HARD Summer 2013


Photos by Ayeyi Aboagye

The Los Angeles State Historic Park was a whirlwind of cigarette smoke, heavy bass, fat beats, and electrifying energy on Aug. 3 and 4. Set in the heart of Chinatown, L.A. State Historic Park was home to HARD Summer Music Festival 2013, headlining artists such as Knife Party, Duck Sauce, Dog Blood, Justice, Bassnectar, and Empire of the Sun. With the L.A. skyline setting the city vibes, this electronic event proved that the bass will only get deeper, disco is not dead (and it is bringing funk back with it), the words hip-hop and EDM are synonymous, and that the traffic was well worth the drive.

This year, HARD Summer’s lineup was double the size of last year’s, starting at 12:30 p.m. and ending at midnight. Temperatures were in the mid 70s at daytime and the low 60s at night, allowing festival-goers in various attire reasonable comfort. Although the festival did not officially allow fur boots or candy bracelets, girls clad in booty shorts, pasties, bras, glitter, and fur boots could be spotted next to bros in tanks (or perhaps going shirtless), flip flops, and multi-colored plastic wayfarers. However, this typical rave style was minimal and many others sported the latest urban street wear, consisting of tailored shorts and pants, boots, kicks, dress shoes, flannels, dresses, gold chains, and, for some men, groovy facial hair. Thankfully, only a few could be spotted with feather headdresses and flower headbands.

The festival housed four stages that each gave off certain vibes depending on the line-up: HARD, HARDer, Summer, and Underground. The main stage, HARD Stage, was the destination of headlining artists and usually consisted of more visually stimulating props and performances because it had the largest LED screens and more stage space, allowing artists such as Duck Sauce, Empire of the Sun, and Bassnectar to further enhance the audience’s senses. HARDer Stage was what the name entailed — harder — but not hardstyle itself. This stage provided audiences bass heavy and high energy beats from artists such as RL Grime, Flying Lotus, Dillon Francis, and Flosstradamus. Summer Stage was like a getaway, where those looking for experimental, diverse, or peculiar sounds could wander off to. Even the layout entailed a journey to another part of the festival, as festival-goers would walk over a slight hill toward the city skyline to reach this stage. Artists such as Keys N’ Krates, Brodinski, Breakbot, and Justice (DJ set) performed here. Lastly, the Underground Stage was the only tented stage and had an amazing sound system, allowing artists like Disclosure, Breach, Oliver, and Claude Vonstroke an umbrella to reverberate their funky, deep house bass and flashing lights.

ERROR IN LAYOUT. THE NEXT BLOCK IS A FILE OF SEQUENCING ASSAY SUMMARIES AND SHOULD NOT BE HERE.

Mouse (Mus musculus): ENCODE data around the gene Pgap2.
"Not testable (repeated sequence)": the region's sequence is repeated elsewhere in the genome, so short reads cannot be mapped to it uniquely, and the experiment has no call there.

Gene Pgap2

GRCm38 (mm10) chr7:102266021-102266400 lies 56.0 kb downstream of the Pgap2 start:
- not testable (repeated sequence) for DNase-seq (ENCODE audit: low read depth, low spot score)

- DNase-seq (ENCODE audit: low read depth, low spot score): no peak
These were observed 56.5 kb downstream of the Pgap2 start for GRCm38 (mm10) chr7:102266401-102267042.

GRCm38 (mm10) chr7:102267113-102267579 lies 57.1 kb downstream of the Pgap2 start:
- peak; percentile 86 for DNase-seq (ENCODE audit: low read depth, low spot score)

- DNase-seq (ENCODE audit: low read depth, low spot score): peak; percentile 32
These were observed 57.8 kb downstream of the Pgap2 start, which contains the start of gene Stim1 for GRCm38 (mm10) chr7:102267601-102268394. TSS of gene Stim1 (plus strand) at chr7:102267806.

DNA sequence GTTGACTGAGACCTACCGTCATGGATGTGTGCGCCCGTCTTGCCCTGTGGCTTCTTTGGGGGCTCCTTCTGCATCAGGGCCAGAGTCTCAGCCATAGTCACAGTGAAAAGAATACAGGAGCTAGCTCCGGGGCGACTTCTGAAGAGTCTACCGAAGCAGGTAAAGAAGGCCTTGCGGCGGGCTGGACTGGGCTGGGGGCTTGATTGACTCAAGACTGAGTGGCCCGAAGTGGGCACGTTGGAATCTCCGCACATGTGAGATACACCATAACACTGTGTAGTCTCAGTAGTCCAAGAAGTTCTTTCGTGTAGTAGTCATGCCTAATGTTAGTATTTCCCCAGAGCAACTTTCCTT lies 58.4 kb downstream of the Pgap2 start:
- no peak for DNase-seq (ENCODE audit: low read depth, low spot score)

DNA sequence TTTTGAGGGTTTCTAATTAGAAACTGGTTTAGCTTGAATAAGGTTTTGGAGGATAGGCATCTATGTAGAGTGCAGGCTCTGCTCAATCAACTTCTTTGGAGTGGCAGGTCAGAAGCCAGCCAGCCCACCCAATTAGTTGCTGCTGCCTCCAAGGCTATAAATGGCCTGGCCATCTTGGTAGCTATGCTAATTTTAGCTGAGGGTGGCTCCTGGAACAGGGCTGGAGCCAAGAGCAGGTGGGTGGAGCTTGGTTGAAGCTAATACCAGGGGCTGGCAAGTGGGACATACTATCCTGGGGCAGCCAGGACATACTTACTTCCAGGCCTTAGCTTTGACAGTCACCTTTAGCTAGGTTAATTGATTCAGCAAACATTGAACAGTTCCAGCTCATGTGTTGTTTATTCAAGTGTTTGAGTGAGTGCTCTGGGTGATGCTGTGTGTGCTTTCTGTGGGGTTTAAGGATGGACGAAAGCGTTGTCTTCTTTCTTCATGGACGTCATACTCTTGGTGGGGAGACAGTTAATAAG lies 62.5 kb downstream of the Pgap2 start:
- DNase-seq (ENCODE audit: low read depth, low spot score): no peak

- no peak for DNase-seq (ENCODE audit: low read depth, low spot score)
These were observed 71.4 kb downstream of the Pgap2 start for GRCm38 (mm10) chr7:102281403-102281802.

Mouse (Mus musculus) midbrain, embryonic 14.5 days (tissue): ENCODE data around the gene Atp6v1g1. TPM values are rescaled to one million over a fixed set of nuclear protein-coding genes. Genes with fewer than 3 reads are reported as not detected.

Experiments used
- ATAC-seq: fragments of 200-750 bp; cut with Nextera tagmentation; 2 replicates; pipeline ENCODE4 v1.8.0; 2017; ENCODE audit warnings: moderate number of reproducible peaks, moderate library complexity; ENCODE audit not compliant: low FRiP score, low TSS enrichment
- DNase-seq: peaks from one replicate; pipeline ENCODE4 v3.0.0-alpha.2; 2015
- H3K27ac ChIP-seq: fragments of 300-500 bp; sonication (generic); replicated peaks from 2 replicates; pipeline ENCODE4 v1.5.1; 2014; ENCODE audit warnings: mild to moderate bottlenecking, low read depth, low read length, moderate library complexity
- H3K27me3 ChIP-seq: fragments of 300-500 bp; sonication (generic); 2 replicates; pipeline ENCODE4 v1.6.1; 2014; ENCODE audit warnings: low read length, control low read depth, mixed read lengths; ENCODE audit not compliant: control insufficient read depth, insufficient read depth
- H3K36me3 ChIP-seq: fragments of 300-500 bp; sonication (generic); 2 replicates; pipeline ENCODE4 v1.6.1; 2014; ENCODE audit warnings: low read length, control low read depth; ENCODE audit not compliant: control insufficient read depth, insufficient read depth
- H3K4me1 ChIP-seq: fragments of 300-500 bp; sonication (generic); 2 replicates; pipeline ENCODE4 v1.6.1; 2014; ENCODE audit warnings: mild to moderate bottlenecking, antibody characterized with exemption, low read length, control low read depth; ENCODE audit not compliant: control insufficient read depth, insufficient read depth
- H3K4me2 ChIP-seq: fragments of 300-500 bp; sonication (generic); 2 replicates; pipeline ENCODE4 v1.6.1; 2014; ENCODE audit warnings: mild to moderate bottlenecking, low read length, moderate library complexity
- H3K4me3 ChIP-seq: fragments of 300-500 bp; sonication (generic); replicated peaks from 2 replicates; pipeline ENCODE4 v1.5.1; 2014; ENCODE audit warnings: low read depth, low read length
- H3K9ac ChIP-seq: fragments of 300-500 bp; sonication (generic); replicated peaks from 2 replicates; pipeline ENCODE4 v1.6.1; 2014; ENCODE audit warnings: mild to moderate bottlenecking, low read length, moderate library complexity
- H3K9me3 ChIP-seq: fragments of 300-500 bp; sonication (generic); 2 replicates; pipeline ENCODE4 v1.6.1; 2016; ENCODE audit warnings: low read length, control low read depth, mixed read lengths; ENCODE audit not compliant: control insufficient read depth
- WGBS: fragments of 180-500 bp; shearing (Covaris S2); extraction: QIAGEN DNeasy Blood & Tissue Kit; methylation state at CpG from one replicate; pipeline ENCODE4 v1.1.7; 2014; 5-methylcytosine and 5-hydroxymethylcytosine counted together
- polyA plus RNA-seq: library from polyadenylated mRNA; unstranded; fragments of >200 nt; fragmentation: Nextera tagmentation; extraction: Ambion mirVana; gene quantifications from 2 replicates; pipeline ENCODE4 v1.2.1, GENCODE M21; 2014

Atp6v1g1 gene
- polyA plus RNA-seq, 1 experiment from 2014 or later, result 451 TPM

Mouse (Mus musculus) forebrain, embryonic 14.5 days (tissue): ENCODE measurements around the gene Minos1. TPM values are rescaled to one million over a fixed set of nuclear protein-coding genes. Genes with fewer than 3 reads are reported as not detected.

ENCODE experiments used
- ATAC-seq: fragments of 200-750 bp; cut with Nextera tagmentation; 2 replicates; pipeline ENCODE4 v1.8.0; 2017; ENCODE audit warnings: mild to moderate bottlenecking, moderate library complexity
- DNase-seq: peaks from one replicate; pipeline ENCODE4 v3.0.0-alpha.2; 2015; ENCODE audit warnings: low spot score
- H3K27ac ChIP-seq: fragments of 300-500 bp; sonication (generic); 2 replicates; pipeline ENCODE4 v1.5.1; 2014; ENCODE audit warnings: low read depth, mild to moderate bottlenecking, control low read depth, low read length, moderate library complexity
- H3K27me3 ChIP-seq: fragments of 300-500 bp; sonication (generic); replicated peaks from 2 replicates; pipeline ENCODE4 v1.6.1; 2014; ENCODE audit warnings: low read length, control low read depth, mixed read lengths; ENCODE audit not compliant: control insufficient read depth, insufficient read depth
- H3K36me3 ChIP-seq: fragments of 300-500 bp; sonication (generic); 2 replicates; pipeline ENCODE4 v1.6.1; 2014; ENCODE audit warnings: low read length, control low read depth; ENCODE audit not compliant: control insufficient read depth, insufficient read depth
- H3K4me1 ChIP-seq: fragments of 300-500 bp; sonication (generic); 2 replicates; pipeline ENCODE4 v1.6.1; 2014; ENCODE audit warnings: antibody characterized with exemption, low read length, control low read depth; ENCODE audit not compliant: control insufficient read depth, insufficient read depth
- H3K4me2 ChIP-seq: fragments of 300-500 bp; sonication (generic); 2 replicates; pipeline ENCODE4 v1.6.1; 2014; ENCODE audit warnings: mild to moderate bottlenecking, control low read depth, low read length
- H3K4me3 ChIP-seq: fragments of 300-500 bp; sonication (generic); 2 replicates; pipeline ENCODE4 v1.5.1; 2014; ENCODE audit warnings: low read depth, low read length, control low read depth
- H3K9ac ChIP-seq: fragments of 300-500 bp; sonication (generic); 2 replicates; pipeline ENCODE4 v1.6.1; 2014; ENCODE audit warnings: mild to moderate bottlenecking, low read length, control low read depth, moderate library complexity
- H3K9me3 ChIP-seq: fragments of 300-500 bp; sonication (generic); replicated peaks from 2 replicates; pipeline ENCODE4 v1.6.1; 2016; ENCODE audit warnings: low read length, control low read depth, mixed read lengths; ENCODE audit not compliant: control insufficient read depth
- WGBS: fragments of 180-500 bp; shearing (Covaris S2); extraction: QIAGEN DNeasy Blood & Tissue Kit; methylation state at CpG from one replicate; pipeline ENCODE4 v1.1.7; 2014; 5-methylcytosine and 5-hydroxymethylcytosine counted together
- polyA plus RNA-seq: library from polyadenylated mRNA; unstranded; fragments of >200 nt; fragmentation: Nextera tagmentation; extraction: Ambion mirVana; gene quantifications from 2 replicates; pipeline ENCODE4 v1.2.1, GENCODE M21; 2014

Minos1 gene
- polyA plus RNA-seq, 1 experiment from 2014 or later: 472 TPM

Even with Bondax and Azealia Banks cancelling their performances at HARD Summer, the talent from both emerging and established artists fulfilled the cravings of bass, hip-hop, rap, nu-disco, experimental, synth-pop, house, and electro heads alike. From live sets to DJ sets, and everything outside the box, HARD Summer proved that “EDM” is an overused blanket term for a large array of electronic styles. Keep your ears open for the following artists as they have demonstrated why they are, or will be, shaping the forefront of electronic music.

DAY 1:XXYYXX, Keys N’ Krates, RL Grime, Duke Dumont, Disclosure, Dog Blood, Duck Sauce, Oliver, and Knife Party

My day started late, as I had underestimated how congested the freeway and chaotic the parking would be. I arrived at the festival grounds too late to catch the Canadian DJ and producer Ryan Hemsworth’s electronic, abstract hip-hop set, but I did arrive in time for XXYYXX. Seventeen-year-old Marcel Everett set the mood of the Underground Stage with his chill, ambient beats. Marcel played his classic hits from the self-titled album XXYYXX, including “Closer,” “Set It Off,” and “Love Isn’t Made.” Marcel also infused his down-tempo beats and sounds with other works, like Rihanna’s “Cake,” to which the crowd delightfully licked the icing off.